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Old 04-08-2019, 03:34 AM   #21
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There are plenty of off-road 4x4 sprinter conversions out there. Take a look at www.outdoorvans.com. ďOff the gridĒis pretty cool.

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Gary
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Old 04-08-2019, 03:59 AM   #22
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Originally Posted by rockymtnb View Post
LOL, that's useful real world feedback, and the Airstream lipstick evaluation seems consistent with other Airstream Interstate owners.

So out of curiosity, given your outdoor interests as a mountain biker and kiteboarder, what Class B RV would be on the top of your list if buying again?
I am in the process of figuring that out. So far safari condo is making the most sense if I go down the sprinter AWD (itís not really a 4x4) their flex model lifts the bed up so we can get all the gear out. The challenge is the gear is under the bed. Read. Wet gear under bed. And the rubix cube of getting things out from under the bed. Iíd have to upgrade the sprinter tires and suspension Good news is flat bed !!

Or

The other alternative is either based on a fuso or a dodge 5500. This isnít a class b any more. These both have fully capable true 4x4. Lockers. Low range etc. they would be running 37s or 42s respectively and have far better beach performance than the thin sprinter tires. They would be super singles so no duallies. There would be a 14-16 foot insulated box on the back which would have a gear garage under the bed. Think earth cruiser or gxv turtle as starting points. The upside is the box is wider and way better insulated. Far better living space for longer trips. True 4 season. The downside is twice the cost and worse gas mileage. I also looked at a flat bed camper on the back of a 5500. No gear garage but could built it into the flat deck storage.

Interested if anyone else has thoughts on this.
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Old 04-08-2019, 05:06 AM   #23
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I am in the process of figuring that out. So far safari condo is making the most sense if I go down the sprinter AWD (it’s not really a 4x4) their flex model lifts the bed up so we can get all the gear out. The challenge is the gear is under the bed. Read. Wet gear under bed. And the rubix cube of getting things out from under the bed. I’d have to upgrade the sprinter tires and suspension Good news is flat bed !!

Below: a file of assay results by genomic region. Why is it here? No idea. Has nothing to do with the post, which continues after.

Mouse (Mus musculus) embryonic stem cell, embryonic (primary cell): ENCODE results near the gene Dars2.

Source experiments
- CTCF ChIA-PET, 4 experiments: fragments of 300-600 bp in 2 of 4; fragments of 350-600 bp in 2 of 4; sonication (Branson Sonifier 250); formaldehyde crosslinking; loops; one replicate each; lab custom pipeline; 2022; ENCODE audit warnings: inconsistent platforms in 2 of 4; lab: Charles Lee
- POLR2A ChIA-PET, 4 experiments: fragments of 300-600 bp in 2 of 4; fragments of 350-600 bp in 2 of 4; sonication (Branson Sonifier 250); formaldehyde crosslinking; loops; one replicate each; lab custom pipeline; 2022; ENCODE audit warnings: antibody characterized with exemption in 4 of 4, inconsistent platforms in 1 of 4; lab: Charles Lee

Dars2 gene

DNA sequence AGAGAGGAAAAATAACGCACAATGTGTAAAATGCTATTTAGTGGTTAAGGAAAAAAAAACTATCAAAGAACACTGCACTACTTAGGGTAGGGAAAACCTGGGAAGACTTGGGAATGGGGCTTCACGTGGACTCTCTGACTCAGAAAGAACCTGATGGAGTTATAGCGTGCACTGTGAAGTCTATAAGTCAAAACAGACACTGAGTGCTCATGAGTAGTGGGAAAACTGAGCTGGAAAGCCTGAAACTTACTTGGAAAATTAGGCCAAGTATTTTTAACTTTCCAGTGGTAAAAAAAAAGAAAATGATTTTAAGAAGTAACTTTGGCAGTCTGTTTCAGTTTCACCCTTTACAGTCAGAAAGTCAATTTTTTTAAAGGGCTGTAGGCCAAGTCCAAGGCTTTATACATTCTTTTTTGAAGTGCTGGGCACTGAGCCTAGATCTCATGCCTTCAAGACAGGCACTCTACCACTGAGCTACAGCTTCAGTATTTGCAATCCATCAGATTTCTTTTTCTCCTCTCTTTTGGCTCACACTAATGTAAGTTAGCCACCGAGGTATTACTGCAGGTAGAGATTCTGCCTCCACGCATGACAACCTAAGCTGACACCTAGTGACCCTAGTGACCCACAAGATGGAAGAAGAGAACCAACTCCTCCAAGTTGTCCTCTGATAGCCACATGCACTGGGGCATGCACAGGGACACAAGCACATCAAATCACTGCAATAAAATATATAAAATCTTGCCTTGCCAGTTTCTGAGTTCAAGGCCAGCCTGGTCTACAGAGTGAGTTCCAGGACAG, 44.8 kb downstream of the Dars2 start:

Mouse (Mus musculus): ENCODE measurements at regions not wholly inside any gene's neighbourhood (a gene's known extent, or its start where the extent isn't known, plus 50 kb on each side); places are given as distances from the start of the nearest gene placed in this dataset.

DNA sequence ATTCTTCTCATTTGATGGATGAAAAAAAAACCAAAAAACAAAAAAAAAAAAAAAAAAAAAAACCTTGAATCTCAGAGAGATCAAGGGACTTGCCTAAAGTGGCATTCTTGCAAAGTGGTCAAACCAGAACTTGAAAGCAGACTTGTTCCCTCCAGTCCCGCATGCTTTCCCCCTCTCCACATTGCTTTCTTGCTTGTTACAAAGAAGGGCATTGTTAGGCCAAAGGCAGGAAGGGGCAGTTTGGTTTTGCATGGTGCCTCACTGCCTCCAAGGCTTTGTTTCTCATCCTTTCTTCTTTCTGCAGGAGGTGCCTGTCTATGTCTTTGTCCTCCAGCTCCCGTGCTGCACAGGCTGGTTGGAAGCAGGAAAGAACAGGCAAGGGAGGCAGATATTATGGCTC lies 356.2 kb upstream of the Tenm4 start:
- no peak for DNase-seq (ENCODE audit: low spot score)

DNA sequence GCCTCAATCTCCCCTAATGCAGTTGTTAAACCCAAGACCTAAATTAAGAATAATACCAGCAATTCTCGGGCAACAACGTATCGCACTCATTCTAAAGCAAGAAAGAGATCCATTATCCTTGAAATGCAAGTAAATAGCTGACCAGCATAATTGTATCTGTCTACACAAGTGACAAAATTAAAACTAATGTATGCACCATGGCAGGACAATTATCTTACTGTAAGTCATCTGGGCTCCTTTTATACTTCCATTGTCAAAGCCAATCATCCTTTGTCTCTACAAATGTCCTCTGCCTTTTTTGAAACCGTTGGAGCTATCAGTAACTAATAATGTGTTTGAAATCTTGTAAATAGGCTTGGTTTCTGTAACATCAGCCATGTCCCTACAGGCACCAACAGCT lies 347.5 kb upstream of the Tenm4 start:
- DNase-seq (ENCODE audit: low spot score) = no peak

Or

The other alternative is either based on a fuso or a dodge 5500. This isn’t a class b any more. These both have fully capable true 4x4. Lockers. Low range etc. they would be running 37s or 42s respectively and have far better beach performance than the thin sprinter tires. They would be super singles so no duallies. There would be a 14-16 foot insulated box on the back which would have a gear garage under the bed. Think earth cruiser or gxv turtle as starting points. The upside is the box is wider and way better insulated. Far better living space for longer trips. True 4 season. The downside is twice the cost and worse gas mileage. I also looked at a flat bed camper on the back of a 5500. No gear garage but could built it into the flat deck storage.

Interested if anyone else has thoughts on this.
XP Camper and 4 Wheel Camper and the several EarthCruiser campers on pickup chassis, some using the standard pickup box and some on a flatbed and some frame mounted. Then there is the Tiger Bengal option too.

GXV has the Adventure Truck option too.
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Old 04-08-2019, 05:14 AM   #24
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Default Class B with good ground clearance & 4WD.

Welcome FindSunshine: Sunday April 7th 2019

After crawling under many class Bs, I find that manufacturers hang all sorts of stuff under the frame, especially batteries, holding tanks, and generator. That leaves more space inside but limits you to good quality roads.

Ford just announce new features for the 2020 Transit that excited me, especially AWD and a dashboard with a screen in place of 30 confusing buttons. To maintain ground clearance, I am considering mounting all batteries and tanks inside. This makes it much easier to build and maintain. It is also a giant step toward all season capability. Lastly, you get to keep the factory spare tire in its underneath location instead of having to stick it on the back door.